Court Holds That Tolling Statute “Stopped The Clock” On State Law Claims, Instead Of Providing A “Grace Period”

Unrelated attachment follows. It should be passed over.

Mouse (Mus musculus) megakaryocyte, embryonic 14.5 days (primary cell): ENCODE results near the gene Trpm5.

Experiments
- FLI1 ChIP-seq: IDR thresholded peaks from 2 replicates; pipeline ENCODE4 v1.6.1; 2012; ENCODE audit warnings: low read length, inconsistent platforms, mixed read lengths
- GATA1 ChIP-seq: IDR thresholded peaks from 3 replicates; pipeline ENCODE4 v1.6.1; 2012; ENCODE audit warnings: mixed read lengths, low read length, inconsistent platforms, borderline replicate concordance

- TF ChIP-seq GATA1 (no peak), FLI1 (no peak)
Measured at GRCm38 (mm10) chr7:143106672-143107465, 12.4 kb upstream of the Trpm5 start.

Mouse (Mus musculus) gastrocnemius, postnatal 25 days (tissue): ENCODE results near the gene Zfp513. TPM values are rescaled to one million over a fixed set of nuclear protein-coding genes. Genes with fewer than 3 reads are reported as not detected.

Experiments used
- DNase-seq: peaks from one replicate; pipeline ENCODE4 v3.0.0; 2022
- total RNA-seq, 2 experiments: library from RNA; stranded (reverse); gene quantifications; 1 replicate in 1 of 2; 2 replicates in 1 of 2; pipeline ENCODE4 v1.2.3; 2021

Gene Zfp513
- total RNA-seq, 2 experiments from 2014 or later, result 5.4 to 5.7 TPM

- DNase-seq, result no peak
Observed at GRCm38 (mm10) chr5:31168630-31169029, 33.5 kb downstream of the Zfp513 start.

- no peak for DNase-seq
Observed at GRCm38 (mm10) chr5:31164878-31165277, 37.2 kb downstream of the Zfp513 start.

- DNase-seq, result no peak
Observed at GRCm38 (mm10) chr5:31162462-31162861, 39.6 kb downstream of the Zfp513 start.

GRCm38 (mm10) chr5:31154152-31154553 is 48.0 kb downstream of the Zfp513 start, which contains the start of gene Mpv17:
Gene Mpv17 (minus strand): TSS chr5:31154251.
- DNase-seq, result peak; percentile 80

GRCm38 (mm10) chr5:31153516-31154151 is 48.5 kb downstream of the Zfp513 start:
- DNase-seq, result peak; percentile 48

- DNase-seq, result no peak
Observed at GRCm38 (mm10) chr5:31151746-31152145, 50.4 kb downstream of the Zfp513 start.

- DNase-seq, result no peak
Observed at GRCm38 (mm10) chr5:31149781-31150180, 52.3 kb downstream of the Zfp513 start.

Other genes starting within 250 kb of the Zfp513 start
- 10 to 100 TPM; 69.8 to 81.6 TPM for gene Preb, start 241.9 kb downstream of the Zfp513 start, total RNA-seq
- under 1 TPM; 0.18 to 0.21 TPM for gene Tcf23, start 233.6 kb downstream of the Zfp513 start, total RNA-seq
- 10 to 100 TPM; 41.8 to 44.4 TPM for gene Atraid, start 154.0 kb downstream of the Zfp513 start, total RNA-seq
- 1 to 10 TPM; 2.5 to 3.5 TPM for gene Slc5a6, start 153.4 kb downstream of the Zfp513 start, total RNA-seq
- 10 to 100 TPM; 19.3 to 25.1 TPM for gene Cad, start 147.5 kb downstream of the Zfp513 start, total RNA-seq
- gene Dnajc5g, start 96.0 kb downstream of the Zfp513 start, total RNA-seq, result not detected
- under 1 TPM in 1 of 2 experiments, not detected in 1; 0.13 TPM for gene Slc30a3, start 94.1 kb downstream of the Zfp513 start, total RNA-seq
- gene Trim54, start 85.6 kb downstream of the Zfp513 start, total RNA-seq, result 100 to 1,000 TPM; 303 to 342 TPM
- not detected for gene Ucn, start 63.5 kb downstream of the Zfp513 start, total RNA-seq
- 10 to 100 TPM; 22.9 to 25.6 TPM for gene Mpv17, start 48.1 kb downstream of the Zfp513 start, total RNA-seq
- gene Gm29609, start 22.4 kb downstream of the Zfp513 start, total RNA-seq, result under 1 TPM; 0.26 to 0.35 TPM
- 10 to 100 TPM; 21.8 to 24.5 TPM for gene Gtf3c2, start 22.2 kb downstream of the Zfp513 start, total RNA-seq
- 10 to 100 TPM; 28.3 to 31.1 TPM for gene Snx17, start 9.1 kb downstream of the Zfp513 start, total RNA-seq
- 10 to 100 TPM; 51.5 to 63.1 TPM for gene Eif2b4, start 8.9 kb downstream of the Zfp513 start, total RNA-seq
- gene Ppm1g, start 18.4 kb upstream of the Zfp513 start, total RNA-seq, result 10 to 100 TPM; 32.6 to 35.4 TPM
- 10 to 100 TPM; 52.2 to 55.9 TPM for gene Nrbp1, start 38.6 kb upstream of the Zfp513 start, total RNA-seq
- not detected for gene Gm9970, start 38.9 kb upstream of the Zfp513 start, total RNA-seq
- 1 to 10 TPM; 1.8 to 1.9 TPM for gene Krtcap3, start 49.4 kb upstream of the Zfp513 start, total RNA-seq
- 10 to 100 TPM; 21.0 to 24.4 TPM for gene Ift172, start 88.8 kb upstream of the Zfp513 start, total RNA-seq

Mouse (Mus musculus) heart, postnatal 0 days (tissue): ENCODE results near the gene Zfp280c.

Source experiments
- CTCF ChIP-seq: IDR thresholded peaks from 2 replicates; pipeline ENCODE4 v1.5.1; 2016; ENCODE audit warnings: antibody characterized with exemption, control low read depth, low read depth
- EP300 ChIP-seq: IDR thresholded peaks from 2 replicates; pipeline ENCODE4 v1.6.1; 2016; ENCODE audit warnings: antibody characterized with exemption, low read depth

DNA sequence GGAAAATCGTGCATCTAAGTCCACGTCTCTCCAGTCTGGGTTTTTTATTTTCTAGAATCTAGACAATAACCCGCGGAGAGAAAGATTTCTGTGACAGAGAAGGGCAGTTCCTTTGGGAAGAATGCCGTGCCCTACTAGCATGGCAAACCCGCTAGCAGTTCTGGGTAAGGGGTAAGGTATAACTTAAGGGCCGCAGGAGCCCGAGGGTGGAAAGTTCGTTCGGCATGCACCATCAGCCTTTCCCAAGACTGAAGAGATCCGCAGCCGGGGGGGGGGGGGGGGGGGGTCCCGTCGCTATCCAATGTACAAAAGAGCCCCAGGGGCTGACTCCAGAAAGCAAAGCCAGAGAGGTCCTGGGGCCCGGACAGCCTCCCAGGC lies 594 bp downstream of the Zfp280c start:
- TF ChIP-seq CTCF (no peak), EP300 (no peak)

In Artis v. District of Columbia, Artis filed a suit against D.C. in federal court with a federal discrimination claim and some state claims. Two and a half years later, the district court dismissed the federal claim, and with it dismissed the state claims for lack of jurisdiction. Under 28 USC sec. 1367(d), the “period of limitations” for re-filing the state claims in state court “shall be tolled while the claim is pending [in federal court] and for a period of 30 days after it is dismissed unless State law provides for a longer tolling period.” Artis filed his state claims 59 days after the dismissal, and the D.C. Court of Appeals held that his claims were now untimely under the statute. This created a split among the state supreme courts as to how to interpret Section 1367(d). The court, in a 5-4 opinion by Justice Sotomayor, reversed, holding that the word “tolled” here meant that the statute “stopped the clock” on the limitations period, and that clock picked up where it left off once the dismissal order was entered. Therefore, the entire time the claims spent before the district court did not count for the limitations period, and Artis’ re-filed claims were timely. Justice Gorsuch, joined by Justices Thomas, Kennedy, and Alito, dissented, arguing that Section 1367(d) was properly interpreted as providing a “grace period” instead, and that the majority’s decision “represents no small intrusion on traditional state functions and no small departure from our foundational principles of federalism.” A link to the opinion is here.